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Giuseppe VERDI (1813-1901)
Rigoletto - melodramma in three acts (1851)
Duke of Mantua, Franco Bonisolli (ten); Rigoletto, his jester, Rolando Panerai (bar); Gilda, Rigoletto’s daughter, Margherita Rinaldi (sop); Sparafucile, a villain available for hire as an assassin, Bengt Rundgren (bass); Maddalena, his sister, Viorica Cortez (mezzo); Giovanna, Gilda’s Duenna, Ilona Papenthin (mezzo); Count Monterone, Antonin Svorc (bass); Marullo, a courtier, Horst Lunow (bar); Matteo Borsa, a courtier, Henno Gardhuhn (ten); Count Ceprano, Peter Olesch (bar); Contess Ceprano, Maria Corelli (sop)
Chorus and orchestra of the StaatsoperDresden/Francesco Molinari-Pradelli
rec. studio, 1977
ARTS MUSIC ARTS ARCHIVES 43073-2 [62.21 + 54.27]


This is the last of Arts Music’s recordings of Verdi’s great middle period trio. They are derived from studio performances recorded in Germany between 1973 and 1977.

The 1975 La Traviata is the soundtrack of a TV recording. Conducted by the Verdi stylist and specialist Lamberto Gardelli, and with Mirella Freni as Violetta, I gave it a warm welcome in my earlier review. Issued contemporaneously was a 1973 recording of Il Trovatore (review). Whether that Il Trovatore was connected with any TV transmission was not made clear, nor is it with this studio Rigoletto. Otherwise the only link between the three issues is the presence of Franco Bonisolli in the tenor lead of each. On stage he cut a fine dashing figure. His singing is always ardent but sometimes excessively so to the point of coarseness, as I noted in Il Trovatore. In this Rigoletto, his opening Questa o quella is appropriately light-hearted and sung with clear open-throated tenor tone (CD1 tr.2). Better still is his heartfelt rendering of Ella mi fu rapita…Parmi veder le lagrime (CD 1 tr.10) as the Duke wonders what has happened to Gilda; there is no reprise of Questa o quella as the track-listing indicates. But best of all is his vocal élan in La Donna e mobile (CD 2 tr. 3) where he varies his modulation and phrases with care. Maybe I should have expected this sensitivity to the nuance of the words from his careful matching of the singing of his Gilda, Margherita Rinaldi, at the conclusion of their act one love duet. Far too often tenors sing at their partner at this point as if they were a few streets away. Here, the pair duet on a falling diminuendo in a most sensitive and appealing manner (CD 1 tr.7). Margherita Rinaldi is a light-toned Gilda in the act one scena and in her aria, Gualter Malde, as she muses on the name the incognito Duke has given her (CD 1 tr.8). Although giving the impression of having to reach for some of the higher notes she manages the coloratura with only the slightest sign of strain. In Tutte le feste, as Gilda confesses to her father her deceit at meeting the Duke, and the consequences, she fields more colour to her tone (CD 2 tr.2). This has the effect of accentuating the slight fluttery vibrato of her earlier aria.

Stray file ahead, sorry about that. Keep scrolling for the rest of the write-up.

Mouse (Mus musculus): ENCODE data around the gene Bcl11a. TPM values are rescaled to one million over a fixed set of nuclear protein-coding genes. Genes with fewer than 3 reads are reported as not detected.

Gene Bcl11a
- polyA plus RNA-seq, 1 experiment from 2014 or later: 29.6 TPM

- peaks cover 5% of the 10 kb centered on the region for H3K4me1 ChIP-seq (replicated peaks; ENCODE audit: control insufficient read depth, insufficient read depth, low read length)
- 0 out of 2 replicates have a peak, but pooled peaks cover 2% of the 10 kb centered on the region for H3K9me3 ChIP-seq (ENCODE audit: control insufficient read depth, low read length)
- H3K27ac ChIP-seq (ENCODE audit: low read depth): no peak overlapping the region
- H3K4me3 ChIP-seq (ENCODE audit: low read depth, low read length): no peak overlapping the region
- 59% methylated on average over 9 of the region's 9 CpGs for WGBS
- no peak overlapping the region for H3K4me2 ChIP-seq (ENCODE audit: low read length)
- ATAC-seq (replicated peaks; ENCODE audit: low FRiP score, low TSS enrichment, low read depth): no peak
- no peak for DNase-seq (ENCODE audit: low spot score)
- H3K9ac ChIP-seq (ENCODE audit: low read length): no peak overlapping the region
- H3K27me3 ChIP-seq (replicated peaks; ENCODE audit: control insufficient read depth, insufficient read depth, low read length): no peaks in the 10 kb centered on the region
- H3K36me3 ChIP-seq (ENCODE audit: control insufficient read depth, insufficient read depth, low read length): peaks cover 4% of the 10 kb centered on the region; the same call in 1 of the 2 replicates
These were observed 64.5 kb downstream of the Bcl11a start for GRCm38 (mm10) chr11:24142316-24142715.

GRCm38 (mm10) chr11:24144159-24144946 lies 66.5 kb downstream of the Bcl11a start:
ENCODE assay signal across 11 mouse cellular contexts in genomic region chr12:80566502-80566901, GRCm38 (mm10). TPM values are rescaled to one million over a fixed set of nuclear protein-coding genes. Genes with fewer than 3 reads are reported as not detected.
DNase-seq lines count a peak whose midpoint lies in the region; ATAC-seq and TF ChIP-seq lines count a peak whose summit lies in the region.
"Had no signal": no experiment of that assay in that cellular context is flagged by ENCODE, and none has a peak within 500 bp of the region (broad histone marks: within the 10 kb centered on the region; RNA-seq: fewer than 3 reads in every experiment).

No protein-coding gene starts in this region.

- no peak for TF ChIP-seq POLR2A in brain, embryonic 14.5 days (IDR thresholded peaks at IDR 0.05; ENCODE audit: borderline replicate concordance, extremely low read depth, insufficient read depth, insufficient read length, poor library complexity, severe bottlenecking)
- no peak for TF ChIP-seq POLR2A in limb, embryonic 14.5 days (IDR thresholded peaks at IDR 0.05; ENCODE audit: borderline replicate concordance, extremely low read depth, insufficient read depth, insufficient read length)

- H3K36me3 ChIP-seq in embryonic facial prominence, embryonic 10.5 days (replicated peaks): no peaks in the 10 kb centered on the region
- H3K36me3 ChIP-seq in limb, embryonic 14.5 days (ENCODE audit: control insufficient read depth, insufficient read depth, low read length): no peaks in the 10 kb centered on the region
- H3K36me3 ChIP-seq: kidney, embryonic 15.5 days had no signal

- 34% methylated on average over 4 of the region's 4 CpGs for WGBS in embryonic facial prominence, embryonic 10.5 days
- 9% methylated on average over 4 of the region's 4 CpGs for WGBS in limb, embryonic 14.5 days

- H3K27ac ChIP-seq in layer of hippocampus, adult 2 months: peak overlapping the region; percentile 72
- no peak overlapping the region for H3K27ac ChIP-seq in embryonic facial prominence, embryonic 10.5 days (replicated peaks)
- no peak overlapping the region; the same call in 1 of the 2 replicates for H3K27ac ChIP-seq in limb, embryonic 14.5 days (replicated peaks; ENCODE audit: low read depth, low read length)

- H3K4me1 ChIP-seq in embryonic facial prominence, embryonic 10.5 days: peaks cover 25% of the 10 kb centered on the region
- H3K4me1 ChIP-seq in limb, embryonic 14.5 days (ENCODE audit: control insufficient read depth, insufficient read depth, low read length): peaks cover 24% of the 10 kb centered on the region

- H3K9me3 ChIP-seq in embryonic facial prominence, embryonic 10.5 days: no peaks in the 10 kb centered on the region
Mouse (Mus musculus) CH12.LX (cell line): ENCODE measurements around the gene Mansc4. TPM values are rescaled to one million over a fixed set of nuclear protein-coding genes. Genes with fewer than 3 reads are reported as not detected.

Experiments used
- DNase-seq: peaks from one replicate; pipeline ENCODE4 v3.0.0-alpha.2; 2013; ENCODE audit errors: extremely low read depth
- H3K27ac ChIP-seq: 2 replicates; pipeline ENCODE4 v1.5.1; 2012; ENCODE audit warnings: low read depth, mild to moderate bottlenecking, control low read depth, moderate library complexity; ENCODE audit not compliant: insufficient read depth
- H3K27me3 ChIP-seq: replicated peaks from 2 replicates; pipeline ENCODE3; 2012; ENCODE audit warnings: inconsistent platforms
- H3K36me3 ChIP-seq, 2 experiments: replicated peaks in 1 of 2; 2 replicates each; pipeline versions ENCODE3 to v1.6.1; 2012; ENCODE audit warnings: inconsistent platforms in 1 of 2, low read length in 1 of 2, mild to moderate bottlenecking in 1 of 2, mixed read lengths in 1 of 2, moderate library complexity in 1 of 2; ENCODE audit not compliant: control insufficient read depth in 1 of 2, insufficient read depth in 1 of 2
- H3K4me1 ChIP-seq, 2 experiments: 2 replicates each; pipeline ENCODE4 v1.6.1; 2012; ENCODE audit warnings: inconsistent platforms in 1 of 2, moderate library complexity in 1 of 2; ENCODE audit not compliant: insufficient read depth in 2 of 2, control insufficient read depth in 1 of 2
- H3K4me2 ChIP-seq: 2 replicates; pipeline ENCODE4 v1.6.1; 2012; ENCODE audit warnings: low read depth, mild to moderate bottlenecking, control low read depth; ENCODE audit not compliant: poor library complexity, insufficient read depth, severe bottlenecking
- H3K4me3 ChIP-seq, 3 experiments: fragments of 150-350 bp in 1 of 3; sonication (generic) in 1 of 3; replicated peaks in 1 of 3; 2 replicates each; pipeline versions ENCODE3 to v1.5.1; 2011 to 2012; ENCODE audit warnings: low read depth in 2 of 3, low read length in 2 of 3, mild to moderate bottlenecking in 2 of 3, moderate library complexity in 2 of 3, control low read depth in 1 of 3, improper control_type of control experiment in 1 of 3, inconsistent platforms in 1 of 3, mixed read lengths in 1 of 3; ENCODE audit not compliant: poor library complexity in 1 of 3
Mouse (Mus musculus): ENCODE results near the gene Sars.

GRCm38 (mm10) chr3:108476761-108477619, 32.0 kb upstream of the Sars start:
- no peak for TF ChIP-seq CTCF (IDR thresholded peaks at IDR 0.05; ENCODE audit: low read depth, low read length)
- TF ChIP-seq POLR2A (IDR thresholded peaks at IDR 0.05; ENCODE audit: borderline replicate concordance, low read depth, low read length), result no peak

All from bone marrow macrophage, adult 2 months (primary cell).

Whatever the virtues of the other principals, any performance of Rigoletto depends on the name part. In this recording Rolando Panerai is a mixed blessing. Far too often he puts too much pressure on his big voice for dramatic effect and his tone becomes unduly harsh and even thin. This detracts from his characterisation in parts of both Pari siamo (CD 1 tr. 5) and Cortigiani, vil razza dannata (CD 2 tr.1). In the latter his beseeching of Marullo is well done with welcome variation of tonal colour. Just what range of tonal colour can be found in this role is well shown by Giuseppe Taddei in the Warner re-issue of the 1950s Cetra recording. That set also has the sensitive singing of Ferruccio Tagliavini as the Duke. review). Whilst that performance is at a comparative price level to this bargain price Arts issue, its mono and rather boxed sound cannot compete.

Of the other singers on this issue, Bengt Rundgren’s Sparafucile is strongly sung (CD 1 tr. 4 and CD 2 tr.5) whilst Viorica Cortez brings rich tones to Maddalena’s persuading of her brother to renege on his deal with Rigoletto and kill the next person to enter their house, rather than the Duke. The minor roles are variably sung with the Monterone being particularly weak.

The stereo recording is set at a very low level with the voices well forward of the orchestra to the extent that the opening prelude is far too quiet and does not convey the coming drama. This balance also restricts the impact of the storm in act three. It’s also a barrier to realistic assessment of Molinari-Pradelli’s generally supportive conducting.

The booklet has a track-listing, a synopsis in three languages and a full libretto in Italian without any translation. I cannot understand why the whole of act two was not put on CD 2; there is more than enough space. It should be noted that the total disc timing for CD 1 given in the listing is wrong, as is the timing given for the prelude; no Rigoletto prelude lasts over five minutes! I have given the correct timing above.

Robert J Farr


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